Inscribed in 2020 (15.COM) on the Representative List of the Intangible Cultural Heritage of Humanity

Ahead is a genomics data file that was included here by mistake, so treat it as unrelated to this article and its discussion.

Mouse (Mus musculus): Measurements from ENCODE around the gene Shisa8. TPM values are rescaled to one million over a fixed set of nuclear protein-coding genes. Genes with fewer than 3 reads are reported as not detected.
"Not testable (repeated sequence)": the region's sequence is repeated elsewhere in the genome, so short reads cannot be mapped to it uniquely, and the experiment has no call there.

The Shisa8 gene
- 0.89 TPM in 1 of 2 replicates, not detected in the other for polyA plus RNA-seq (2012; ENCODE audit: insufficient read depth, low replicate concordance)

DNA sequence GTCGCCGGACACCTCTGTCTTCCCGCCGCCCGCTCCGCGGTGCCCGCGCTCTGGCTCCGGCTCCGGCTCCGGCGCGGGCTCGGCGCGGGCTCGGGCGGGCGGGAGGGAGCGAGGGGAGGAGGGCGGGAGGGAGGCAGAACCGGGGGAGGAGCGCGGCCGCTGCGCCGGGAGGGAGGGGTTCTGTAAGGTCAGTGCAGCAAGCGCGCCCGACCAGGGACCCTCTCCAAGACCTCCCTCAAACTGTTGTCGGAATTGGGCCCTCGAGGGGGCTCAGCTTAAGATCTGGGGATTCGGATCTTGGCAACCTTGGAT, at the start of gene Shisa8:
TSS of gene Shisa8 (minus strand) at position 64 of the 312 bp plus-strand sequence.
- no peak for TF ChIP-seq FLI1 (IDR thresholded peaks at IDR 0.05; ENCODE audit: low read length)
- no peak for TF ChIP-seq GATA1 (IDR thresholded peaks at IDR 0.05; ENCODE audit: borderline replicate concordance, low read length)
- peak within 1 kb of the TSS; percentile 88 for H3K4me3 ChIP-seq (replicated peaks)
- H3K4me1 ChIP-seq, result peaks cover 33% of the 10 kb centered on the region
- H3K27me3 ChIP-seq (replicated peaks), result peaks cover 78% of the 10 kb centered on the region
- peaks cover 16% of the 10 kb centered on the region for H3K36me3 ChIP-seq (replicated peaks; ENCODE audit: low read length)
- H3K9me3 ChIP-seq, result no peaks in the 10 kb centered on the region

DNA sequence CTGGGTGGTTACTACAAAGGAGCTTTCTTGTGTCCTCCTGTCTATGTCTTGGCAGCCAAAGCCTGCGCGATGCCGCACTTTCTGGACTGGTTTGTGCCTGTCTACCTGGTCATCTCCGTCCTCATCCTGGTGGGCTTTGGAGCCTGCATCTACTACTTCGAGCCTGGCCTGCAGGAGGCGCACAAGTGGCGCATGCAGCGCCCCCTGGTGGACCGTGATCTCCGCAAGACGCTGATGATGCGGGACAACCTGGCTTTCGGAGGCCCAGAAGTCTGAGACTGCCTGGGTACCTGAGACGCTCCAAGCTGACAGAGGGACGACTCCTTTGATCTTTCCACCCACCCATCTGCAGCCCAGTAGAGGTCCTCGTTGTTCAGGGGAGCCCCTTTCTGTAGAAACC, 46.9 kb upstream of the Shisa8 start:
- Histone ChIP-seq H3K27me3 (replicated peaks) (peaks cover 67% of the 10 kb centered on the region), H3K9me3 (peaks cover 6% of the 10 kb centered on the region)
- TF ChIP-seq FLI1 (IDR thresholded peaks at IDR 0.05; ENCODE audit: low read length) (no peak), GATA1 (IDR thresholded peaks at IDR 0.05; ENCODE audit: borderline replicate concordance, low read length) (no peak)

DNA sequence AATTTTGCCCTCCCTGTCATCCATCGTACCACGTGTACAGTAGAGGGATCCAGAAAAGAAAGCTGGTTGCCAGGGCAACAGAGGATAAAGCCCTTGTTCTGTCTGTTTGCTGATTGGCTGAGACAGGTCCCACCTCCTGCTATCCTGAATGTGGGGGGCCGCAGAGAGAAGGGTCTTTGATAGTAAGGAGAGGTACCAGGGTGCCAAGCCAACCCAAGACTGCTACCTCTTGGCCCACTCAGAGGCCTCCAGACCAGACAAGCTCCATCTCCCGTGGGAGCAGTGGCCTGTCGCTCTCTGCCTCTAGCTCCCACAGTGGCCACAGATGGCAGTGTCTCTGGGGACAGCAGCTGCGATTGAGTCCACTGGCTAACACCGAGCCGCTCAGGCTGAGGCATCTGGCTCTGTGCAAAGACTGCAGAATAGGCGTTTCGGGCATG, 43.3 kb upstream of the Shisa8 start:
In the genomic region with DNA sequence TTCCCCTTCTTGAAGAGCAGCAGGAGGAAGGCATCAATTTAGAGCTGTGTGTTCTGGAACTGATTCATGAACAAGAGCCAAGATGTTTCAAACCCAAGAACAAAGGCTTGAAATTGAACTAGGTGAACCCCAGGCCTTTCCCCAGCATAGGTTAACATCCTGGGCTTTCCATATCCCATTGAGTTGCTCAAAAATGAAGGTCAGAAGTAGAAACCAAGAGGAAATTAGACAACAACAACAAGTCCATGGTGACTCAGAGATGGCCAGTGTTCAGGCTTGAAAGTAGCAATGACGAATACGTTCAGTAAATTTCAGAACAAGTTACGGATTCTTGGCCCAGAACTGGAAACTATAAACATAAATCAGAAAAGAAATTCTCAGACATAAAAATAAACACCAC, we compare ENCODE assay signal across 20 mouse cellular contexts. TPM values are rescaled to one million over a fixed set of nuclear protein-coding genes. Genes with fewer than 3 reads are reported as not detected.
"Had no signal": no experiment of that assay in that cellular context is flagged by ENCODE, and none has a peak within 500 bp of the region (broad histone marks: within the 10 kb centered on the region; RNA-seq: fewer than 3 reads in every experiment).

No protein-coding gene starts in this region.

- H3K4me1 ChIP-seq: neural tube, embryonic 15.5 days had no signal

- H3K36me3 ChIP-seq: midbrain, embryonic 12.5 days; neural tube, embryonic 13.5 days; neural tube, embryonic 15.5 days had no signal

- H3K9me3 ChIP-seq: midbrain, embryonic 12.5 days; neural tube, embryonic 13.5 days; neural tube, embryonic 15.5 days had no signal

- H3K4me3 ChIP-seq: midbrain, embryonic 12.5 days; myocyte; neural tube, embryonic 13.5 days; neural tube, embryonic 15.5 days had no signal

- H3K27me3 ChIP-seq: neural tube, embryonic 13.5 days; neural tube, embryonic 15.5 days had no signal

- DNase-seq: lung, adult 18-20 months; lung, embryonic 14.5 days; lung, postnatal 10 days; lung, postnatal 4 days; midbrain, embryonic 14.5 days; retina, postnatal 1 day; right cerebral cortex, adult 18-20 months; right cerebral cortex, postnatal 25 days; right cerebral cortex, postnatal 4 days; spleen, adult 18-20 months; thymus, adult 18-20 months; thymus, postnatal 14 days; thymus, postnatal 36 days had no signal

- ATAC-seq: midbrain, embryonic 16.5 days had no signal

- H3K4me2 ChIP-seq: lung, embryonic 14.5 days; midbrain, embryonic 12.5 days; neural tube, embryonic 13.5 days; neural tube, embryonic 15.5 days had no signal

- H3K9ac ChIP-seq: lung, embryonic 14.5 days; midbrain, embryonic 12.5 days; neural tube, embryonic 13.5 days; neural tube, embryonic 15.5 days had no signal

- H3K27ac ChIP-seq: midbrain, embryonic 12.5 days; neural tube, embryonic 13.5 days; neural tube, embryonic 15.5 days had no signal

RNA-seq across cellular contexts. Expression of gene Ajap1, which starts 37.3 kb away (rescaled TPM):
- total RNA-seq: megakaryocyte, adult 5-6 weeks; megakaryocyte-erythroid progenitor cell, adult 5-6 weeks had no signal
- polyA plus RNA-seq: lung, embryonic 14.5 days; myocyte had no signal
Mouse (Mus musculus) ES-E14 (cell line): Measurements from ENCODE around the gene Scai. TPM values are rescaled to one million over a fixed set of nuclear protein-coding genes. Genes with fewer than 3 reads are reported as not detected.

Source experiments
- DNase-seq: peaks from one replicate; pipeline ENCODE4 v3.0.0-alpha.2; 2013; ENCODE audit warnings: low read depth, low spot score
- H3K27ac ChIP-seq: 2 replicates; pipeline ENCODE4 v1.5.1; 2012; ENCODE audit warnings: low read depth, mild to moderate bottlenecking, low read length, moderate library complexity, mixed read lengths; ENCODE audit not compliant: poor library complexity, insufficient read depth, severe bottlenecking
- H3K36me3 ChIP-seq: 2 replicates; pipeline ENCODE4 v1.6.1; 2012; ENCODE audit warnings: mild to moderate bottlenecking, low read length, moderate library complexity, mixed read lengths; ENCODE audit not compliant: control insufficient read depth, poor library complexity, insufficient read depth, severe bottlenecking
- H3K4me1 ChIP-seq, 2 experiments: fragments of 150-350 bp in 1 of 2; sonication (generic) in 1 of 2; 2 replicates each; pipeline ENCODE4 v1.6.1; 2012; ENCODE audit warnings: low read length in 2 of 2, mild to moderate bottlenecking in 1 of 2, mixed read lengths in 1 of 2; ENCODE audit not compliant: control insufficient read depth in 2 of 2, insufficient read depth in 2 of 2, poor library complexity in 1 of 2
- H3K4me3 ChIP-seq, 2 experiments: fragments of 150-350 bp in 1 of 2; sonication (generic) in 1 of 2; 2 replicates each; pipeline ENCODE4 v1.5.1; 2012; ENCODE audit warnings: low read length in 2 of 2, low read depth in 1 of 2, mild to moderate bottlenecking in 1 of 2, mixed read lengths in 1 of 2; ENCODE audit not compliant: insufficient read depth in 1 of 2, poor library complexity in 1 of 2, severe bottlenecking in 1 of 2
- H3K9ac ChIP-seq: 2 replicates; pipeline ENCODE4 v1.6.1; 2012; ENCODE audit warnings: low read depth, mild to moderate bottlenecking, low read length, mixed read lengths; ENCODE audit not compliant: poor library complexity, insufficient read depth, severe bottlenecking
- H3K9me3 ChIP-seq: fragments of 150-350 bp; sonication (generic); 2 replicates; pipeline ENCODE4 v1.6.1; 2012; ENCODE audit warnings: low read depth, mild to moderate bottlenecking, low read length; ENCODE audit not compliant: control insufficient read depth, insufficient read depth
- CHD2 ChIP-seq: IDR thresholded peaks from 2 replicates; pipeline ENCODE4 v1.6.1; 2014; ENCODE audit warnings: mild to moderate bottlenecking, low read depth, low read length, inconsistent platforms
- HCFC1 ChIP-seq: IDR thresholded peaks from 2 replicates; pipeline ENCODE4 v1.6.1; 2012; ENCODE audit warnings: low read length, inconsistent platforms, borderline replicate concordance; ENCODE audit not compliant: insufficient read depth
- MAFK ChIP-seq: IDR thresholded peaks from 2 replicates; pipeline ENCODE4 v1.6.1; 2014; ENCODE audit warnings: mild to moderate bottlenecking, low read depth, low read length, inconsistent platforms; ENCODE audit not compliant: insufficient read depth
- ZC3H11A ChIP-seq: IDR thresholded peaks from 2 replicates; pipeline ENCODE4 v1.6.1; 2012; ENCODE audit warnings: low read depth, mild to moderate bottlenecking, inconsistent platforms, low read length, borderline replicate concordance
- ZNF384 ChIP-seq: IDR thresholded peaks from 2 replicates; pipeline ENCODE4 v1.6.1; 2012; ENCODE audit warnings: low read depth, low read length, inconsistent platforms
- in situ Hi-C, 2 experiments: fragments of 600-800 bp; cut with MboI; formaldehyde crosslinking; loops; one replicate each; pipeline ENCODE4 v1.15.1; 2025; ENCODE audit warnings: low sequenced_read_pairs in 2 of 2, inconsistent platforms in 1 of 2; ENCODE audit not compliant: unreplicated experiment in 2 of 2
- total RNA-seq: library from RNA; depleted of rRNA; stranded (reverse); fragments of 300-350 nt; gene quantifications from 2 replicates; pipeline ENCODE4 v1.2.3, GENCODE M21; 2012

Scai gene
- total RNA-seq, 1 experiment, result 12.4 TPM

The Budima Dance is a warrior dance performed all year round by the Wee people on a number of sombre and spiritual occasions, especially during traditional ceremonies, funeral processions, weddings, initiation ceremonies, the installation of chiefs, thanksgiving, harvest celebrations and ritual activities. The dance is performed with spears, whistles, walking sticks, knobkerries, flutes, ceremonial axes, shields, horns/trumpets, drums and rattles. The performance includes men, women and children: the men represent skilled soldiers or fighters with long spears jumping up and down while running in and out of the inner circle of dangers, flourishing their spears in mimic of war, while others blow the sets of one-note antelope horn flutes/trumpets and shout chants. Others play big and small drums. The women – adorned in beaded necklaces and bangles, with rattles on their feet – sing along and dance energetically. The related knowledge and skills are transmitted to young people through observation and their participation in the dance. Young people are also taught about the importance of the dance, how to perform it, and how to make some of the instruments during initiation ceremonies. The Budima dance serves as a unifying factor for the communities concerned, who take great pride in the dance and can join in with the dancers at any point during the performance.